Are Randy’s Novels Appropriate for a Pre-Teen Reader?

Question from a reader:

My 12-year-old daughter is an avid reader. She reads C. S. Lewis and recently finished The Screwtape Letters. She is mature for her age and has even read The Lord of the Rings trilogy. I just wanted to know if there are any reservations about someone her age reading fiction books by Randy Alcorn?

Answer from Stephanie Anderson, EPM staff:

I have a daughter around the same age who is also an avid reader, so I can relate to your question. Keeping her in good fiction and keeping up with all she’s reading is a challenge since she far exceeds the number of books I can get through! I found twelve can be a bit of a tricky age because they’re not quite teens. On the other hand, they need books with more substance than a young pre-teen or older elementary school reader.

My daughter has read Edge of Eternity and The Chasm, as well as Randy’s graphic novels Eternity and The Apostle, which she loved. I have not started her on Deadline, Dominion, and Deception yet; however, we know of young readers who have really enjoyed them. Certainly, there is nothing inappropriate in Randy’s books as far as being voyeuristic or graphic, and he presents evil as evil and what is good as good. But they do address mature topics (abortion, murder, infidelity, etc.). I’d suggest you read them first to make sure you’re comfortable with what he writes about and so you can discuss together what she reads. Safely Home is another of Randy’s novels, and it talks about the reality of persecution.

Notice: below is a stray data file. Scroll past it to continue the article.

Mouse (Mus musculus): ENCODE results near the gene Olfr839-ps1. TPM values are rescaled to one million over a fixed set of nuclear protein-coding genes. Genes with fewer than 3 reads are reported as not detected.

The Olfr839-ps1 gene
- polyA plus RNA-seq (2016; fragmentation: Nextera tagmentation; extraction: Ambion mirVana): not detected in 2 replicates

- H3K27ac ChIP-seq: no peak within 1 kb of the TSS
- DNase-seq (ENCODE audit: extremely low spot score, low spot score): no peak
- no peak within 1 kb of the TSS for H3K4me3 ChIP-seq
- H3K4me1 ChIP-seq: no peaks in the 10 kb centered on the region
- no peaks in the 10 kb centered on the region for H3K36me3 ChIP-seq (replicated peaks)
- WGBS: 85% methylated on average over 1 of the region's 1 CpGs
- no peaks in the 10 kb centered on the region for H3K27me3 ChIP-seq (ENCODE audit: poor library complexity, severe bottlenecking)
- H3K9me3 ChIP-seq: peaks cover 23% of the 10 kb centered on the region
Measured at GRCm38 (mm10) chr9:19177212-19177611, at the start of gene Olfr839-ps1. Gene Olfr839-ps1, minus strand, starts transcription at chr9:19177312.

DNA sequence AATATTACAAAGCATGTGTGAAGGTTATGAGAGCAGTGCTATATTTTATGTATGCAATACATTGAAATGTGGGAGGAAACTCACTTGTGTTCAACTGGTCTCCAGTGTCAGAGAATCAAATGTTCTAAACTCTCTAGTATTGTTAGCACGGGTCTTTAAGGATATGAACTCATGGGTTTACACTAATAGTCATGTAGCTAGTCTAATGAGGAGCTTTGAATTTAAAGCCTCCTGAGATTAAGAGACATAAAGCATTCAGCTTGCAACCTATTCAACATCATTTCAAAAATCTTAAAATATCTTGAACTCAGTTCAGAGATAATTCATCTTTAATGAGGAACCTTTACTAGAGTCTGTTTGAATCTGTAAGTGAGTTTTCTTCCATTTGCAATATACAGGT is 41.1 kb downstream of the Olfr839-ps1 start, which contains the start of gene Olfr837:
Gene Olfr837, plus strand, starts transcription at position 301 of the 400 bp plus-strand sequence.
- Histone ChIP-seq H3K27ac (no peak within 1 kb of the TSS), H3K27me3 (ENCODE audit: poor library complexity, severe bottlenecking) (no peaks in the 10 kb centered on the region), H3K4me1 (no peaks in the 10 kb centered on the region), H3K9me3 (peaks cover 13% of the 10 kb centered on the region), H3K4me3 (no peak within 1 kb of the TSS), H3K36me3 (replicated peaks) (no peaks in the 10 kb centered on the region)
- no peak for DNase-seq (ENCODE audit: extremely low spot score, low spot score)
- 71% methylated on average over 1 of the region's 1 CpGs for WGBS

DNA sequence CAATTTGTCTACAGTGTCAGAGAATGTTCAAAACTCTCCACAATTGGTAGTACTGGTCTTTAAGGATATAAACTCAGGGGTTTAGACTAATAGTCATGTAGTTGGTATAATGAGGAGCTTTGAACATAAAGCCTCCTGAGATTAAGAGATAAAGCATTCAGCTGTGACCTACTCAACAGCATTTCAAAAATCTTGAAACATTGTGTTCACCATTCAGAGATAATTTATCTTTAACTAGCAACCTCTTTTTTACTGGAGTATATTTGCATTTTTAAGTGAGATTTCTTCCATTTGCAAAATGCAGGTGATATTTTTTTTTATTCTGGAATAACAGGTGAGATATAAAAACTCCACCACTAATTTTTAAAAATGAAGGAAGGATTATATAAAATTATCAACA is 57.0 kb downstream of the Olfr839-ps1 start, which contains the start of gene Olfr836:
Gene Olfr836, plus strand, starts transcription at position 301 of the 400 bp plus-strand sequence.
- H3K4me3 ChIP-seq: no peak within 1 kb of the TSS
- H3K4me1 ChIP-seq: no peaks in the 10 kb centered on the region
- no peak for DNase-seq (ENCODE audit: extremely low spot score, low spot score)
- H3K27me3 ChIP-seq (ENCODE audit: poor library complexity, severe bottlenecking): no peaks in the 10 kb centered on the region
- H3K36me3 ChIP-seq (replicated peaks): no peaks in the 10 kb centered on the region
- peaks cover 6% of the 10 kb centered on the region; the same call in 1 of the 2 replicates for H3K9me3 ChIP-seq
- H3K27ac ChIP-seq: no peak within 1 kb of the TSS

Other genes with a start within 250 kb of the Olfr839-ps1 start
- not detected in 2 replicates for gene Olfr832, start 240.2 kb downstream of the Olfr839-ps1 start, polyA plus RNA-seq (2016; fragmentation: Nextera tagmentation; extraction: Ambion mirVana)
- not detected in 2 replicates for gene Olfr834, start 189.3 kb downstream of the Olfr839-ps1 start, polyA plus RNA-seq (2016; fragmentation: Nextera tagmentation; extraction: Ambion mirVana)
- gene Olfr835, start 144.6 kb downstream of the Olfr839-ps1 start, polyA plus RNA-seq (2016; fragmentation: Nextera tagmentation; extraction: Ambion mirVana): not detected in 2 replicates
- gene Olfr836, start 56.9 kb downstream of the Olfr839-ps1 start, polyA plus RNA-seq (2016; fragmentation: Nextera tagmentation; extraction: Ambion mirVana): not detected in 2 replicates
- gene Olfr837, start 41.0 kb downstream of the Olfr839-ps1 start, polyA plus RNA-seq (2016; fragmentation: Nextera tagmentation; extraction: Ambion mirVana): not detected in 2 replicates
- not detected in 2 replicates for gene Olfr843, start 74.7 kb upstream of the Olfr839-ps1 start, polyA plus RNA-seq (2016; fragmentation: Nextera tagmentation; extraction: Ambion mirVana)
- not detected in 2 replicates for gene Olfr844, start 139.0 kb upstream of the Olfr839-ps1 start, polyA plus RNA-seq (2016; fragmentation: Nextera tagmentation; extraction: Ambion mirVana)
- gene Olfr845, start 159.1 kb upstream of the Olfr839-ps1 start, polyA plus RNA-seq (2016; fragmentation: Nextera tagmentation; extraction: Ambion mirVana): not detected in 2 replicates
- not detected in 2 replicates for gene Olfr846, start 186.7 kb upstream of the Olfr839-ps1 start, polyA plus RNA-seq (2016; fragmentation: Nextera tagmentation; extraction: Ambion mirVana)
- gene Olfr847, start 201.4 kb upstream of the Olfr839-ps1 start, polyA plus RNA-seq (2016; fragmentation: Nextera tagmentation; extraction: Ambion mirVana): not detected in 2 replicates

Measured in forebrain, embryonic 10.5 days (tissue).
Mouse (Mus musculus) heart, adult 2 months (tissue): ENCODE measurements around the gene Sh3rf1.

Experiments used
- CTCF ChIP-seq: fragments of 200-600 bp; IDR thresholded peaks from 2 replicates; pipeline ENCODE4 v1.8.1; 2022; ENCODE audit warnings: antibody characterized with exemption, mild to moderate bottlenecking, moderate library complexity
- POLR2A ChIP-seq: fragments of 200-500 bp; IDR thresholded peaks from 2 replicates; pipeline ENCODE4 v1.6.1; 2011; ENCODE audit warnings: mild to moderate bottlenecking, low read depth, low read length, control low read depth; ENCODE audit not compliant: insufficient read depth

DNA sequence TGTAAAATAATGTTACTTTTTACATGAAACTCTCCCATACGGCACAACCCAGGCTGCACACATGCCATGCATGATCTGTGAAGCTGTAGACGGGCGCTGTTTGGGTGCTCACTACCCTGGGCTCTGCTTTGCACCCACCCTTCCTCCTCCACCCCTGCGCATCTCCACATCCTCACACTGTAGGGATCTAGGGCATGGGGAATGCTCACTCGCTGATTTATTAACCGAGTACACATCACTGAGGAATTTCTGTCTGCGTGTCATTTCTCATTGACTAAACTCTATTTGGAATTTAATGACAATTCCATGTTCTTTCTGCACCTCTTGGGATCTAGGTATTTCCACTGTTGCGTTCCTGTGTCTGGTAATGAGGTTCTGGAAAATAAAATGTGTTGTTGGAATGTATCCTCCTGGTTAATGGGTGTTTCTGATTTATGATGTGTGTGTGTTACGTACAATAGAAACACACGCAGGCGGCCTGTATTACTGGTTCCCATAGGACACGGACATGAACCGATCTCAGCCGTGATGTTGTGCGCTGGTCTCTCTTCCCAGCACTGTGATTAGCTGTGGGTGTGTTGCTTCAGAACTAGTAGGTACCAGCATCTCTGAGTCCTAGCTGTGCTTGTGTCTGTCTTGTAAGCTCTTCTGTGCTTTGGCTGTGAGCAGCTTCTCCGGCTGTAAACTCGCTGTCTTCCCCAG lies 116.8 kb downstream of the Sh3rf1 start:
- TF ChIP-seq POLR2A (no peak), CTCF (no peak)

I’d say the same for Lord Foulgrin’s Letters and The Isbane Conspiracy, as far as looking them over first. I think I’m going to wait a year or two for those with my own daughter just because of her sensitivity level (related to the focus on demons) but if your daughter has read The Screwtape Letters she might be close to reading those.

Has your daughter read the Wingfeather Series by Andrew Peterson? Our family really enjoyed those. My daughter also enjoyed Dust, and Shadow, by Kara Swanson, who grew up as a missionary kid.

Stephanie Anderson is the communications and graphics specialist at Eternal Perspective Ministries.